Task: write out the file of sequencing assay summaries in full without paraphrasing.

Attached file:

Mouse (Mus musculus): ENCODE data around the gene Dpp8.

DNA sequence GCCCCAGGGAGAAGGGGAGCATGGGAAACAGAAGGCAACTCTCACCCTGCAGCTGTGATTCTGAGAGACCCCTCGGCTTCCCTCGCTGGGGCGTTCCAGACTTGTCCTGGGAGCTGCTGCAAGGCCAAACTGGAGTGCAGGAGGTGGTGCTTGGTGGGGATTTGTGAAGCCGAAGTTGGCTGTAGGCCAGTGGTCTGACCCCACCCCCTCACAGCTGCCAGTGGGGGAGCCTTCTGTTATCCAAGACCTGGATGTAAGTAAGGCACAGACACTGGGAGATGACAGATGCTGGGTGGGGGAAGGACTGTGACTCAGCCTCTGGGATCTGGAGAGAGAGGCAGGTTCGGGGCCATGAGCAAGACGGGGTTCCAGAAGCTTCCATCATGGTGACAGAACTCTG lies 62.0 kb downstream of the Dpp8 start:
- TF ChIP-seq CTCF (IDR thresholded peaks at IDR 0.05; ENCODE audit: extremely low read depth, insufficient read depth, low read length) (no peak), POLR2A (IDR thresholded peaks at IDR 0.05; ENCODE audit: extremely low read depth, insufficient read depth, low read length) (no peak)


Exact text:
Mouse (Mus musculus): ENCODE data around the gene Dpp8.

DNA sequence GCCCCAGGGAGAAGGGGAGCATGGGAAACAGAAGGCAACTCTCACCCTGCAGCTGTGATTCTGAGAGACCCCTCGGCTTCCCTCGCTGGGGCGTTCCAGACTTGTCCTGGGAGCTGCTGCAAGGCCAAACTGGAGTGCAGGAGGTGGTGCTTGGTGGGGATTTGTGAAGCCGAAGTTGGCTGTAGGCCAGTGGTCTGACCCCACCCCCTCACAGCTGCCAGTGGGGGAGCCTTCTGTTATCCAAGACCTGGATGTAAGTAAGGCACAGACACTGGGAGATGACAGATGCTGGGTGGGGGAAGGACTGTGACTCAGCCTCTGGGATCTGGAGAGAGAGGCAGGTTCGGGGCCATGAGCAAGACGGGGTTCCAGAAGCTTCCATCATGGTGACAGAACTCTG lies 62.0 kb downstream of the Dpp8 start:
- TF ChIP-seq CTCF (IDR thresholded peaks at IDR 0.05; ENCODE audit: extremely low read depth, insufficient read depth, low read length) (no peak), POLR2A (IDR thresholded peaks at IDR 0.05; ENCODE audit: extremely low read depth, insufficient read depth, low read length) (no peak)